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Here is the AP recap of the game:
ANN ARBOR, Mich. (AP) — Brian Lewerke ran for a touchdown and threw for a score in the first half and Michigan State held on to beat No. 7 Michigan 14-10 on Saturday night.
The Wolverines had the ball with a chance to drive for a go-ahead TD, but a heave from the Spartans 37 as time expired hit the turf near the goal line.
“Can’t say enough about our defense,” Michigan State coach Mark Dantonio said. “We did it the hard way, right down to the last second.”
The Spartans (4-1, 2-0 Big Ten) have beaten Michigan eight times in a 10-year stretch for the first time in a series that dates to 1898.
“I am just thrilled for our football team and thrilled for our fans,” Dantonio said.
Michigan (4-1, 1-1) could not overcome many mistakes, including five turnovers and several costly penalties. John O’Korn, replacing injured starter Wilton Speight, threw three interceptions in the second half. Ty Isaac and Sean McKeon fumbled.
“When we got the momentum going, we turned it over,” Wolverines coach Jim Harbaugh said.
The Wolverines opened with a 16-play, 64-yard drive that took nearly 7 minutes off the clock, but they had to settle for a field goal and a 3-0 lead. They didn’t lead again against Dantonio, who has figured out how to take control of a rivalry that has historically been tilted in Michigan’s favor.
Lewerke scored a go-ahead TD on a 14-yard run late in the first quarter. He threw a 16-yard pass to Madre London to put the Spartans up 14-3 midway through the second quarter.
Michigan scored its first and only touchdown midway through the third quarter on Khalid Hill’s 1-yard run to cut it to 14-10.
The Spartans didn’t have a first down in the second half until their final drive of the game, a possession that started with 2:13 and ended with a punt from the Michigan 47 that went through the end zone with 34 seconds left.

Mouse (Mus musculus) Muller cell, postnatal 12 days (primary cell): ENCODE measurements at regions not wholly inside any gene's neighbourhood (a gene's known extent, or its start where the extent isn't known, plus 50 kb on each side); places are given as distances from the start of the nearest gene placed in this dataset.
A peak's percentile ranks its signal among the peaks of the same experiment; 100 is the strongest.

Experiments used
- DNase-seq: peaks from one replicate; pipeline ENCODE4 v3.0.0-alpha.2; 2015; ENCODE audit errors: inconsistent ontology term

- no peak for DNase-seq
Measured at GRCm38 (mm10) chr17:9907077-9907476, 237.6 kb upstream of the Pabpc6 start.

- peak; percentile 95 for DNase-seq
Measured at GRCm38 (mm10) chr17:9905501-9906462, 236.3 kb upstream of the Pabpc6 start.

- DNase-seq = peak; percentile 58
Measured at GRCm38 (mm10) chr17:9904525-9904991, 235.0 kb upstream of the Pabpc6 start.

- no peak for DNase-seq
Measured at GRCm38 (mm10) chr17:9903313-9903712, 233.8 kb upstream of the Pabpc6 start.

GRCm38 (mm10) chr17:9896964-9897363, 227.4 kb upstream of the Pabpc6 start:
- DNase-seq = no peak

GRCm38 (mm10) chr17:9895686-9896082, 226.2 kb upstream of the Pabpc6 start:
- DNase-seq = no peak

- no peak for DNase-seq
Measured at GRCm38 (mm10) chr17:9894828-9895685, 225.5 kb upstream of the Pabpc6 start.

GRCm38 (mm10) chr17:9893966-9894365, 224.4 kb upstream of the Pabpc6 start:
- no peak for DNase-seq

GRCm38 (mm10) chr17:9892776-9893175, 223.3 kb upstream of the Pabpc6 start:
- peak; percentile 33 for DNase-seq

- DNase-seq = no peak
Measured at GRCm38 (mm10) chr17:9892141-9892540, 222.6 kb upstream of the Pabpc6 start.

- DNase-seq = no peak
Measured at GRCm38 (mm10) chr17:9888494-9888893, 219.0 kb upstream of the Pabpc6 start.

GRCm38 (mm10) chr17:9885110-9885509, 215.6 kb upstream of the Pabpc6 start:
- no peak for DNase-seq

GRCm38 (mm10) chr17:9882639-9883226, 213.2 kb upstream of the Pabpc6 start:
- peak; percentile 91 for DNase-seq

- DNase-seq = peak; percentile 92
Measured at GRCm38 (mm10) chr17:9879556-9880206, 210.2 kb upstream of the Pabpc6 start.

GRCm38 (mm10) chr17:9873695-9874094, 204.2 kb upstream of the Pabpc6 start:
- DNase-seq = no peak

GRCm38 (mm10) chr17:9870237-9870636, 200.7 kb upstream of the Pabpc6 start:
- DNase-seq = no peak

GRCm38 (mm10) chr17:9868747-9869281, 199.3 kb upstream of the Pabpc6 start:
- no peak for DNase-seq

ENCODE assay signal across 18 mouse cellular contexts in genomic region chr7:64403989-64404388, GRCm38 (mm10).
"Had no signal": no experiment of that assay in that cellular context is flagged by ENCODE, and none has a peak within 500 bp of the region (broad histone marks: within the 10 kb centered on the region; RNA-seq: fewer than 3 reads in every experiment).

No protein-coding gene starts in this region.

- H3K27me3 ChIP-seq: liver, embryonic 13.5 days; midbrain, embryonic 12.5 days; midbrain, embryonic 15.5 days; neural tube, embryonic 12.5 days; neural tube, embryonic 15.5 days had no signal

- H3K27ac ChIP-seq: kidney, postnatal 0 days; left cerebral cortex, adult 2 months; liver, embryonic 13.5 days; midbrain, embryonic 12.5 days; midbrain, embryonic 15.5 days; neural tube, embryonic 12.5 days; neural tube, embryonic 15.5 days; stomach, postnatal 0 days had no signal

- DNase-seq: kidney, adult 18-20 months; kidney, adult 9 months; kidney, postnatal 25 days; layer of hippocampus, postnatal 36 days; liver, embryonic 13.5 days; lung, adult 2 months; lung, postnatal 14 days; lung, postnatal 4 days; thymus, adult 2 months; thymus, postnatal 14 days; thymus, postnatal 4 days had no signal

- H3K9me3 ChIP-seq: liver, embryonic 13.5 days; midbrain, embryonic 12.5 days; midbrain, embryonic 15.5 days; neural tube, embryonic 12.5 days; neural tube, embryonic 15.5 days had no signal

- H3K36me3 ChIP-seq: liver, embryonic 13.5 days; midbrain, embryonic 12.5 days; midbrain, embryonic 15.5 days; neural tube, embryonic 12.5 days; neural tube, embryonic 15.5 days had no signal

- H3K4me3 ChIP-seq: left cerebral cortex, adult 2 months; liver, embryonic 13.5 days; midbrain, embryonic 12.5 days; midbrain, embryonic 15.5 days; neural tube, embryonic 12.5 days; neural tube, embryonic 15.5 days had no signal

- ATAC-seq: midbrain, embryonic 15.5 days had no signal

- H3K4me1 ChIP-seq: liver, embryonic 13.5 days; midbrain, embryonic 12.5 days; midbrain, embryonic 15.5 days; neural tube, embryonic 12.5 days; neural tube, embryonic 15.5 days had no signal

Michigan started its last drive with 34 seconds and no timeouts left and picked up 30 yards on the first snap on a 15-yard pass to Karan Higdon and a 15-yard penalty on Chris Frey for tacking him out of bounds. The Wolverines wilted after that as Eddie McDoom dropped a pass and they had to back up 5 yards due to a delay-of-game penalty.
Michigan State: The Spartans have a chance to have a special season in what was expected to be a rebuilding season.
Michigan: The Wolverines may miss Speight more than expected. When he was ruled out for multiple games with an undisclosed injury, many fans seemed to be excited about having O’Korn under center after his solid performance at Purdue. The maize-and-blue clad fans were left groaning for much of the night because O’Korn simply struggled.
PLAYING IN THE RAIN
Strong winds and heavy rain affected the game in the third quarter, making it even more difficult for the offensively challenged teams to move the ball.
“It was different,” O’Korn said. “There was one point where there was a torrential downpour, but there’s no excuses.”
Michigan State: Plays at Minnesota.
Michigan: Plays at Indiana.
Here’s what you need to know:
When: Saturday, Oct. 7, 2017
Where: Michigan Stadium, Ann Arbor, Mich.
Time: 7:30 p.m. Eastern
Line: Michigan -10.5
Jim Harbaugh has had his share of heartbreaking losses as a player and a coach.